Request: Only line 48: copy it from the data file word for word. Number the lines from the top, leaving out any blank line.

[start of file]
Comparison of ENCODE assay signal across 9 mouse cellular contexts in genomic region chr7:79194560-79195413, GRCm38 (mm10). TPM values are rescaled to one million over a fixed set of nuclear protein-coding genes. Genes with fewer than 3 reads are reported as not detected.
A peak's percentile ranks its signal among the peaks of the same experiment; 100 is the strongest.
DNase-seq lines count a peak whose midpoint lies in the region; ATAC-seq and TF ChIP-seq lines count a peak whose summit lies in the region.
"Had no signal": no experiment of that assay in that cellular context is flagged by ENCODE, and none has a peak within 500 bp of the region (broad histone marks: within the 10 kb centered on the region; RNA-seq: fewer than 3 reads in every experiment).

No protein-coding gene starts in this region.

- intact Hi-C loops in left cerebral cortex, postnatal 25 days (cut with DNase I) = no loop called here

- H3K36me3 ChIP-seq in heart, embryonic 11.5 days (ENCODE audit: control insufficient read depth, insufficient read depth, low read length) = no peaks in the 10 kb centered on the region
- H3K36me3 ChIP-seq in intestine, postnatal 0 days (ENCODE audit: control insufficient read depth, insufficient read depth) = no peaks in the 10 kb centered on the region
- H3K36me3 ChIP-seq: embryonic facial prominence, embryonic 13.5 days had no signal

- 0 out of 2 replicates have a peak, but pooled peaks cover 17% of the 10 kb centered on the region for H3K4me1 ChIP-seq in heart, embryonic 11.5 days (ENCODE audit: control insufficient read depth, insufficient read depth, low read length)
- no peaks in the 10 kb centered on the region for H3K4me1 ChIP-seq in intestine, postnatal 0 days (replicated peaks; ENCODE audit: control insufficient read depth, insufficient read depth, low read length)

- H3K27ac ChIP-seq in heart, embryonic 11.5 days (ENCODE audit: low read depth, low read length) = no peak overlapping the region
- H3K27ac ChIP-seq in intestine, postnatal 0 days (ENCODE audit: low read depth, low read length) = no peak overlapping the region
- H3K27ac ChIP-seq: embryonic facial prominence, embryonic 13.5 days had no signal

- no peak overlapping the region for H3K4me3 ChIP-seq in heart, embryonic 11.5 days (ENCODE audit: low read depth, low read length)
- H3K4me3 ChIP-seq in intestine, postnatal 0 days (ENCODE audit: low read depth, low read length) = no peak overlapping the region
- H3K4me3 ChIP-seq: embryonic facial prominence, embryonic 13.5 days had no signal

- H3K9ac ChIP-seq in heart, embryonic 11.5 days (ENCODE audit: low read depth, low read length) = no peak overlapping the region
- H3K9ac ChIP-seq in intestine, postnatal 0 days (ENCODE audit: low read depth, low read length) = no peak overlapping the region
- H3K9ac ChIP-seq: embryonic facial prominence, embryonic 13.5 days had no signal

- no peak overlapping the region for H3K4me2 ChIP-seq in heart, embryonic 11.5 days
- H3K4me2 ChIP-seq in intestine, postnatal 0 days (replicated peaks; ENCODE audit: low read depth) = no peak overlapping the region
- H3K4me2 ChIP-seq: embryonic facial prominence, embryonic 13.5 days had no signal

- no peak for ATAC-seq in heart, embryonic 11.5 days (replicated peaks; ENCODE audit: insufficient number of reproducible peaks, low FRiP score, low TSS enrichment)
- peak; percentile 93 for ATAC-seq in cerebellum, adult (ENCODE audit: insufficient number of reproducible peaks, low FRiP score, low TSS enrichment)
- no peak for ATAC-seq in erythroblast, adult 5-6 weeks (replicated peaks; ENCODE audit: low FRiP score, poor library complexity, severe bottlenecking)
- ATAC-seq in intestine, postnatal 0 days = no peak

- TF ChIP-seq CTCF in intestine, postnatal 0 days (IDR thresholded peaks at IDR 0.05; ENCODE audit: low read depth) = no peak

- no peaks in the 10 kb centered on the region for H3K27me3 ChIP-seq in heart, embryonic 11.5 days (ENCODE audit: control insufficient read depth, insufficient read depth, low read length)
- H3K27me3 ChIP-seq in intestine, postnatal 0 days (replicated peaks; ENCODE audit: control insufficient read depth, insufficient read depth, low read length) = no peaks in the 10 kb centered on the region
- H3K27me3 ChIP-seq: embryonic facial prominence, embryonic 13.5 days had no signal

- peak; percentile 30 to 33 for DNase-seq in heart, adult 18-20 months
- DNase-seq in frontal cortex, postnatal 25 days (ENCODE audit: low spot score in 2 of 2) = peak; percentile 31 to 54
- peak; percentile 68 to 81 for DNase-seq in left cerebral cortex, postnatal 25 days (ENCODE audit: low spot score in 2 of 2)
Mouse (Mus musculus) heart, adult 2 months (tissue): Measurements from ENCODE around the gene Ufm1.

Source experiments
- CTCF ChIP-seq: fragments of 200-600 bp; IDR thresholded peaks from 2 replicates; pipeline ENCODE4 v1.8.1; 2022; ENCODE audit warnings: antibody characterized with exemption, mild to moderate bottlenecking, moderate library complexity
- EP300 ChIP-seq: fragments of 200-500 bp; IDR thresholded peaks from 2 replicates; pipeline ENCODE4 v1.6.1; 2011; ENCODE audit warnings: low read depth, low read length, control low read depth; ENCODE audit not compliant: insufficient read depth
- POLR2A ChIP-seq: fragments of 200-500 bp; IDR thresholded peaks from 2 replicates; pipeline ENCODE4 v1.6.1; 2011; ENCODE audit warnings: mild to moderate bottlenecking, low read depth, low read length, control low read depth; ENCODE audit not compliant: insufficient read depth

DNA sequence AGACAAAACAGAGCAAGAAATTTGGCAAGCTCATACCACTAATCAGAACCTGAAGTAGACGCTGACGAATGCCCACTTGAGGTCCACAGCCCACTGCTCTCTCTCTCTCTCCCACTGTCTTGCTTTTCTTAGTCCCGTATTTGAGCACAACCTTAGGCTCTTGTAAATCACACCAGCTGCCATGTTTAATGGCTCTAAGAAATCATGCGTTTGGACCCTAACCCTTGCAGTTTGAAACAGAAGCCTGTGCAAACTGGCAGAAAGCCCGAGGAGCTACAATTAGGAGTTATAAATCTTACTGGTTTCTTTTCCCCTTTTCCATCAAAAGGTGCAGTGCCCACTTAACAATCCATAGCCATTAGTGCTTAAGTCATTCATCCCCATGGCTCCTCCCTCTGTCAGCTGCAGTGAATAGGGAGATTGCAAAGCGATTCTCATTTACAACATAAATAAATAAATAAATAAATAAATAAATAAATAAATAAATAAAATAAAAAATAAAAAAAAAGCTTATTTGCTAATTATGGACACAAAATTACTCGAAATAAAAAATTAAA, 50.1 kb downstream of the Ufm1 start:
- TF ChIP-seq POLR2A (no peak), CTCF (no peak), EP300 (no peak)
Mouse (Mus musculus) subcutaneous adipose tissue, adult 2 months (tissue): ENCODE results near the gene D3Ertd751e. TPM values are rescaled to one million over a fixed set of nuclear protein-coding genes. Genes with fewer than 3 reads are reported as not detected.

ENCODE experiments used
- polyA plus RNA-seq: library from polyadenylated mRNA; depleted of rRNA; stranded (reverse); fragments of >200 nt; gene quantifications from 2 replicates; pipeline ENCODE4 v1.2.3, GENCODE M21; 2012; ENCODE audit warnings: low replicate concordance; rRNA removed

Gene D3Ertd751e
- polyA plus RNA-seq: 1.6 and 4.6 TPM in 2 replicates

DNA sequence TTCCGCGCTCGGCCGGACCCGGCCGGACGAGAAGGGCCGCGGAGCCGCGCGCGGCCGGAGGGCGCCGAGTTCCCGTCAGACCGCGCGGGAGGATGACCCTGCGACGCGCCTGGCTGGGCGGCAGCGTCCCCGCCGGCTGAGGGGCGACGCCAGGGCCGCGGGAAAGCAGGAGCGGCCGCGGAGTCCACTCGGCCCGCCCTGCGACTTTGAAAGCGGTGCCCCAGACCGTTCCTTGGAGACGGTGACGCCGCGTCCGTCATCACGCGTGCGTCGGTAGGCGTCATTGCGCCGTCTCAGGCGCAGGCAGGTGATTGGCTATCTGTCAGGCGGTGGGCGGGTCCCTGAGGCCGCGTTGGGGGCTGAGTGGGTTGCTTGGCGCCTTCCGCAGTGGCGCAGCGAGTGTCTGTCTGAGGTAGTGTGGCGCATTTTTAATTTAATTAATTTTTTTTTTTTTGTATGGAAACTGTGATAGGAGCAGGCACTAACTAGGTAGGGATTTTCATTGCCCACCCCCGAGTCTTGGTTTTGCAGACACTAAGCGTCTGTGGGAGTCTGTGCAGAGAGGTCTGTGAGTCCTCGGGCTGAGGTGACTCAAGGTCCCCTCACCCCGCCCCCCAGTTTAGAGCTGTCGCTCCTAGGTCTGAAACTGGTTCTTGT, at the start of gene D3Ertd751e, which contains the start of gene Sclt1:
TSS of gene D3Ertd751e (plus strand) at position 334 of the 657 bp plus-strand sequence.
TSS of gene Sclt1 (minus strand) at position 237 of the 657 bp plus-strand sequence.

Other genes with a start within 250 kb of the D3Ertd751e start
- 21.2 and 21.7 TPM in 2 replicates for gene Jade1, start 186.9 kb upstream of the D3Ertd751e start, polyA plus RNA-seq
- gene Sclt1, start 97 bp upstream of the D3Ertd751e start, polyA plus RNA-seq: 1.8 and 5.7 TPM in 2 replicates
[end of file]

TSS of gene D3Ertd751e (plus strand) at position 334 of the 657 bp plus-strand sequence.